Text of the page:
Somebody's idea of a practical joke, Dennis Corbett said to himself when the signs went up, overnight and without warning, on Nutley Street last week.

"Private road," declared bright red, authoritative-looking signs. "No trucks or buses."

"It tickled me," said Corbett, a Fairfax County merchant who has run a clothing store at Nutley Street's Pan Am Shopping Center for two years. "How the hell could this be a private road? I thought it was a hoax."

The signs were no hoax. Nutley Street, a major artery through the center of Fairfax County leading to the Vienna Metro Station and carrying several thousand cars a day, is indeed a private road at its southernmost stretch, between U.S. Rtes. 50 and 29. Unlike most Northern Virginia roads, the street has never been owned or maintained by a state or local government.

The driver of any vehicle, not just buses or trucks, who wants to use the private section of Nutley Street does so only with the good graces of developers Cyrus Katzen and Efrain Guerrero, who own the road as part of a general partnership based in Baileys Crossroads, according to county officials and land records.

"The road is not a public right of way," said Robert Moore, an official in the Fairfax County Office of Transportation. "As I understand it, they could build a fence across it if they wanted to."

Katzen did not return repeated telephone calls to his office, and Guerrero, saying he was in litigation against his partner, declined comment.

However, Pan Am merchants and county officials said the new signs, like several no-parking signs erected along Nutley Street earlier this year, appeared to be Katzen and Guerrero flexing the muscles of ownership. With the opening of Metro, increased traffic has led to concerns over the condition and safety of the road, merchants said.

Although the fact that Nutley Street is in private hands surprised many merchants and motorists, Fairfax County officials said the sign was only a reminder of the bad taste left in their mouths when the road was built seven years ago. The builders of the Pan Am Center, a firm associated with Katzen that later sold the plaza, refused to build the Nutley Street extension to the quality standards necessary to incorporate the road into the state highway system, according to county officials.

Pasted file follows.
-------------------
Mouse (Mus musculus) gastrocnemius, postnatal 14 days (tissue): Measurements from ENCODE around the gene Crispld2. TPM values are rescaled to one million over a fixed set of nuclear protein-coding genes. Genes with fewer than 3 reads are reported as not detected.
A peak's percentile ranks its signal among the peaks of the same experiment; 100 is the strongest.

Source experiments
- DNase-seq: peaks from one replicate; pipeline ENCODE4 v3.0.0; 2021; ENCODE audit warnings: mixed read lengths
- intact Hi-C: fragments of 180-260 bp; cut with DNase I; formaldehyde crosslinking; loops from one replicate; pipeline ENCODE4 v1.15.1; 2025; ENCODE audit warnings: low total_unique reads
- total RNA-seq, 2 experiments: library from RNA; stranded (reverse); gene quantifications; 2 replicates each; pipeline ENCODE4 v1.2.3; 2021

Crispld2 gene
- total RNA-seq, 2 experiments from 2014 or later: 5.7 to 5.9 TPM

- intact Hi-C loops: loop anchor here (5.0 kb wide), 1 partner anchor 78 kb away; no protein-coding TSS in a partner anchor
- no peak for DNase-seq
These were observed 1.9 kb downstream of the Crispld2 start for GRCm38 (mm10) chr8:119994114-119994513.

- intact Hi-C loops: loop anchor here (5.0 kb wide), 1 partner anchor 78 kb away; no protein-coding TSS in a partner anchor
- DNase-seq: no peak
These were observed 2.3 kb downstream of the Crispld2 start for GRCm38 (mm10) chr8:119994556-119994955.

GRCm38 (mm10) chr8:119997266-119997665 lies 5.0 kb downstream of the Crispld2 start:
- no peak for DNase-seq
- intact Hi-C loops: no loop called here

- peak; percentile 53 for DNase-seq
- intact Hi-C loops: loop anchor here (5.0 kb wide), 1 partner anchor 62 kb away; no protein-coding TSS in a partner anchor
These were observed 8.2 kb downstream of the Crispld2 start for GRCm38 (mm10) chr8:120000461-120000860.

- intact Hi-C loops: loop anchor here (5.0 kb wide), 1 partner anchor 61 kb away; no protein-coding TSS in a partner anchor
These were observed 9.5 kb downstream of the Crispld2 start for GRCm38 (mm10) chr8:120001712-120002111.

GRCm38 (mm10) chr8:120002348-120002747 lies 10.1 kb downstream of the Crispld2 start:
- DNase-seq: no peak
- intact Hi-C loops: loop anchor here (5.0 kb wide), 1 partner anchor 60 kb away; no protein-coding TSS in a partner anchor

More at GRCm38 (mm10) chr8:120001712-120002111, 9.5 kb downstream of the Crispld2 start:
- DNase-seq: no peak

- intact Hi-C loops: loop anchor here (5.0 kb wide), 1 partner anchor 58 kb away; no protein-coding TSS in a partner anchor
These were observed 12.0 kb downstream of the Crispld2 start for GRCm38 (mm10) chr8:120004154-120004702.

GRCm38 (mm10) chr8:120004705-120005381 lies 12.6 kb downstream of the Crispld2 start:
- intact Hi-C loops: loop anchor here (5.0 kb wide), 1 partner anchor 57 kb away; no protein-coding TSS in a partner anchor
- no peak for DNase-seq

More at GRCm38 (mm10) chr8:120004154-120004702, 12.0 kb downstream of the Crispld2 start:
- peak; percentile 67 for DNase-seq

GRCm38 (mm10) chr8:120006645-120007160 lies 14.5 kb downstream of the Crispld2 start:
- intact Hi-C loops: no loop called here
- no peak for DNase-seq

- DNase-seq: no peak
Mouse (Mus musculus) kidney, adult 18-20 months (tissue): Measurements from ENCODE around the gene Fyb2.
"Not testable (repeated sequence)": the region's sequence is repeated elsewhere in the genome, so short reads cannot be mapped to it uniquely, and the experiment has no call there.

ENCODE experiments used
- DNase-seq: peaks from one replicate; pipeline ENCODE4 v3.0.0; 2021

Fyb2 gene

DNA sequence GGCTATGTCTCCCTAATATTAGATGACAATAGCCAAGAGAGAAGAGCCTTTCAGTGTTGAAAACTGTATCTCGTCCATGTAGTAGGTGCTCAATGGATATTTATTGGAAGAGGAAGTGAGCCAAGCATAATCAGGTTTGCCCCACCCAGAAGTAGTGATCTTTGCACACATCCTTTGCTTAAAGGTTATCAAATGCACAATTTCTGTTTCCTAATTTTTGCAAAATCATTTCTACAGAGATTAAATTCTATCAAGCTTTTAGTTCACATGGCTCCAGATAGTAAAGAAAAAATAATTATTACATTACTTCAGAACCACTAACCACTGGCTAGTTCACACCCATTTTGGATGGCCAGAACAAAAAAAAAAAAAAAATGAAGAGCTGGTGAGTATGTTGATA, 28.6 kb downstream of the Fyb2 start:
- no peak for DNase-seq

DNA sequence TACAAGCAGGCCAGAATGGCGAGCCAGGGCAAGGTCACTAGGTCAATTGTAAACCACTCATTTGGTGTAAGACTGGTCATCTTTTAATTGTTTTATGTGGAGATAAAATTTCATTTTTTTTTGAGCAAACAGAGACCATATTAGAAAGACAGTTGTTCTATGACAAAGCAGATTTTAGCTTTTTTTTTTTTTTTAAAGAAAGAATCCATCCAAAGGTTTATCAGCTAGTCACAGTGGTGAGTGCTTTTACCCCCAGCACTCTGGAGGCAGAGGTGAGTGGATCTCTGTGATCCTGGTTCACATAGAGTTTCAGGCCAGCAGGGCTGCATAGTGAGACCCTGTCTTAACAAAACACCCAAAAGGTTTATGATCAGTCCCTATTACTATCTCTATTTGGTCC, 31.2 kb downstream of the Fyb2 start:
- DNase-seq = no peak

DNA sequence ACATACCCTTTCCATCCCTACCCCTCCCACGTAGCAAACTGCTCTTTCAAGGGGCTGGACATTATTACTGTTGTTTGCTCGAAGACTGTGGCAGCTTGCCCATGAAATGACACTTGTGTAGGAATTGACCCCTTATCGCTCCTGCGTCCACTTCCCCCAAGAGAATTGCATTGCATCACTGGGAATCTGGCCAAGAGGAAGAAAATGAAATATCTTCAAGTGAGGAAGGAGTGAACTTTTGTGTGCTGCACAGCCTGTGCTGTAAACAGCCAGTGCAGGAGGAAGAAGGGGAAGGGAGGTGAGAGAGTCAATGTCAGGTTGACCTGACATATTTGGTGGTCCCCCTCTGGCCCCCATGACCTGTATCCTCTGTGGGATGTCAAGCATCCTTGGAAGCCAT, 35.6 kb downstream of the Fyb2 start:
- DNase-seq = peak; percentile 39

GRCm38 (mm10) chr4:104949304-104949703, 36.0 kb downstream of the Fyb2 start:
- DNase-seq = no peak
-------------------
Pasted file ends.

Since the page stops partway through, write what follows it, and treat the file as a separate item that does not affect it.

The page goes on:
Another major road that remains partly in private hands is a section of International Drive at Tysons Corner, Moore said.

Although there have been requests from citizens and elected officials for the county to take ownership of the private part of Nutley Street, with the eventual goal of turning it over to the state, that prospect is unlikely.

Virginia would not accept the southern end of Nutley Street unless major improvements were made to the road's surface, and Fairfax has no money budgeted to improve the road, said Claude G. Cooper, director of the county's Department of Environmental Management.

The contrast between the public and private sections of Nutley Street will become even sharper within the next year, as a major, multimillion-dollar expansion of the road from four lanes to six north of Rte. 29 to Vienna is scheduled to begin. No improvement is scheduled for south of Rte. 29.

"It just doesn't seem logical," said Corbett. "How can a major road be privately owned?"

Corbett, like some other Pan Am merchants, has had another concern since learning that part of Nutley Street has a status little different from a private driveway.

"If they can stop buses and trucks, what's next?" he said. "Who else can they stop?"